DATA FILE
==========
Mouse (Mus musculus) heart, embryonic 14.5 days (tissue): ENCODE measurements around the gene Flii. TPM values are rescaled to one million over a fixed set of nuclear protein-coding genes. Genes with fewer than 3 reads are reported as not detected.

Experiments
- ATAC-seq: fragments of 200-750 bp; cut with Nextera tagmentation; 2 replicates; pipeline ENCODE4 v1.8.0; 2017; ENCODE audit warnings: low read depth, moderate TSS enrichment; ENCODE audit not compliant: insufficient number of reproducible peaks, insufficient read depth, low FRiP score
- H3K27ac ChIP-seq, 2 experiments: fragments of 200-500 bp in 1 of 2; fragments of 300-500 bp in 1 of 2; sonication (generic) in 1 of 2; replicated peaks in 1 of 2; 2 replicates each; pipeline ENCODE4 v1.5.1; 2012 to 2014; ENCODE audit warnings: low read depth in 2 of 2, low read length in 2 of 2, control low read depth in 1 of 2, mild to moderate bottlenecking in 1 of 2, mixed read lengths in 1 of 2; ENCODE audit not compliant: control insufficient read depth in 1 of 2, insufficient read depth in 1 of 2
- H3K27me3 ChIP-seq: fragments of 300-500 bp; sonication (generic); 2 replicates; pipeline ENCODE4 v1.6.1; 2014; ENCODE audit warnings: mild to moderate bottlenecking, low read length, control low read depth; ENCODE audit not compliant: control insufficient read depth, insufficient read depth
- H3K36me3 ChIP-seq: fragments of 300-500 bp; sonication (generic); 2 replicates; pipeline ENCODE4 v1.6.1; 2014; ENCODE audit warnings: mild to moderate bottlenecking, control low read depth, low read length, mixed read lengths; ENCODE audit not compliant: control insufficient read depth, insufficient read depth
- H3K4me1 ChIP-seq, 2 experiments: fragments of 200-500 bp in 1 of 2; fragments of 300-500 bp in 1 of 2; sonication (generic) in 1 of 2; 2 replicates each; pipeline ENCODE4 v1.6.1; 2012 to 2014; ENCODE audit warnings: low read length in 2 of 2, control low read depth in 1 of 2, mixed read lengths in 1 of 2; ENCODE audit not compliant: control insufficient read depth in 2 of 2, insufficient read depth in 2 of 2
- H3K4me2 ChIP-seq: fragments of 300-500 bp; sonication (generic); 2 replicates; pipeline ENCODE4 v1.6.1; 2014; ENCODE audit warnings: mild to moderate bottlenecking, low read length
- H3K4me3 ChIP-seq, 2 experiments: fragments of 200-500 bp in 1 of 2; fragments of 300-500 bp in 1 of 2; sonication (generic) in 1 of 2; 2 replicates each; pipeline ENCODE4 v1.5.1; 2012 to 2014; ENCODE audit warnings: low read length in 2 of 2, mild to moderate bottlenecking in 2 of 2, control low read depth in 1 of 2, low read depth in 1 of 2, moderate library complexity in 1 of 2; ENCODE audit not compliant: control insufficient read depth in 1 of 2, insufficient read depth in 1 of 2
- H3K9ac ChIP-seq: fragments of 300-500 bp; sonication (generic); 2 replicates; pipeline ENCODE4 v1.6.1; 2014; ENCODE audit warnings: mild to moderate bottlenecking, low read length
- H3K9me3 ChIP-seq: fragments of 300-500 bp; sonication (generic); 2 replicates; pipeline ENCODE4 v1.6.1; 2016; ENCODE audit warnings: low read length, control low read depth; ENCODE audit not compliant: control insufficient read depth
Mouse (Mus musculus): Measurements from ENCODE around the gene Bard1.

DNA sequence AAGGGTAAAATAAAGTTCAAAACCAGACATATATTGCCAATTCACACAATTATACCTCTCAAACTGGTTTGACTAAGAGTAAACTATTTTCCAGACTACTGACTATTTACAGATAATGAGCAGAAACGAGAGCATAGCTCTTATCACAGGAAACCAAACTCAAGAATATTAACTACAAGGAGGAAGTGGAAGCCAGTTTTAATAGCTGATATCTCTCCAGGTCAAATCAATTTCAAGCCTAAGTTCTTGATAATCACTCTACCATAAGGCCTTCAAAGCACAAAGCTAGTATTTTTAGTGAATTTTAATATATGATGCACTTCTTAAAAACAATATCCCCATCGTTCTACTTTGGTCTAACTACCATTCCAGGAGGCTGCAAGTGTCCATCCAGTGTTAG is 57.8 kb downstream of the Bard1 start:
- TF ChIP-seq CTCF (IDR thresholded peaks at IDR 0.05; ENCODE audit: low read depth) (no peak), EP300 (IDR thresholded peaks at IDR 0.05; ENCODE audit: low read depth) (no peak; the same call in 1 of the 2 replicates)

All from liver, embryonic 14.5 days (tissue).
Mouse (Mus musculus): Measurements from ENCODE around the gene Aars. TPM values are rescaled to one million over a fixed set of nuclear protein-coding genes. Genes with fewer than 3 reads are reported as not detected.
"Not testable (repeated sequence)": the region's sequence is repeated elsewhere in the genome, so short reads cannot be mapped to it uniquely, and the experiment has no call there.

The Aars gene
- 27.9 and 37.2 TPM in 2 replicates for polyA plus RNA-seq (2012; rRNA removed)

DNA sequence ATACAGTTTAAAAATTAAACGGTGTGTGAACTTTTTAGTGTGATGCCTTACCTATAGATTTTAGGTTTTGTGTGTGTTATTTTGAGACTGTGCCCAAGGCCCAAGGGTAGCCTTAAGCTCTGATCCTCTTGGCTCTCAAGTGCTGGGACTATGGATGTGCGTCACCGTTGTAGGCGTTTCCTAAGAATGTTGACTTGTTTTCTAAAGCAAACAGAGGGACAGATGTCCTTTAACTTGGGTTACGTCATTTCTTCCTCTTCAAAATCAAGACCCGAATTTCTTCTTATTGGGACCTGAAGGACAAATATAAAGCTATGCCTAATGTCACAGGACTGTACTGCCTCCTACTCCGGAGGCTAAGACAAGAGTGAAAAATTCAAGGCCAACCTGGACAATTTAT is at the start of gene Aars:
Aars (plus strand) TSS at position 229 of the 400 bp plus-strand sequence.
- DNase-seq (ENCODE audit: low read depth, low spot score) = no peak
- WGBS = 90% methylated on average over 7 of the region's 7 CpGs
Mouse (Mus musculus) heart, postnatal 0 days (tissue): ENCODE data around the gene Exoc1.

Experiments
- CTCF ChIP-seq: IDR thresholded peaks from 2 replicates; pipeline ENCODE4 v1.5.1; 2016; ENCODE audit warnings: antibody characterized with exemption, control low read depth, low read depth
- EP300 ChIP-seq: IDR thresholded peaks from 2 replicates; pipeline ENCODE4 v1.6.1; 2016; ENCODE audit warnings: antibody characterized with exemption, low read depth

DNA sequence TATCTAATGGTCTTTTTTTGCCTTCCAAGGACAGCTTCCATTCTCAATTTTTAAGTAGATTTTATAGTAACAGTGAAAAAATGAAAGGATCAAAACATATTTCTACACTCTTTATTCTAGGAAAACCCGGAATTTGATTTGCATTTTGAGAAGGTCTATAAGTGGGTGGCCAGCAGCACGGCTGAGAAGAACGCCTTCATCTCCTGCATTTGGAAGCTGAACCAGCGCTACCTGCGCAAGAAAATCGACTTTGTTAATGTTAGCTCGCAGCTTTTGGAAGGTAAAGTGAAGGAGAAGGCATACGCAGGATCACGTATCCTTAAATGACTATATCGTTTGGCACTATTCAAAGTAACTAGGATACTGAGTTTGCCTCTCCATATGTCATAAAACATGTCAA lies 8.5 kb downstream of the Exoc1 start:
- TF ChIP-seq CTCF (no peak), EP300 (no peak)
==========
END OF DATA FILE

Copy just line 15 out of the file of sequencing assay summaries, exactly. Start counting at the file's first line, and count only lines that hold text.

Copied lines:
All from liver, embryonic 14.5 days (tissue).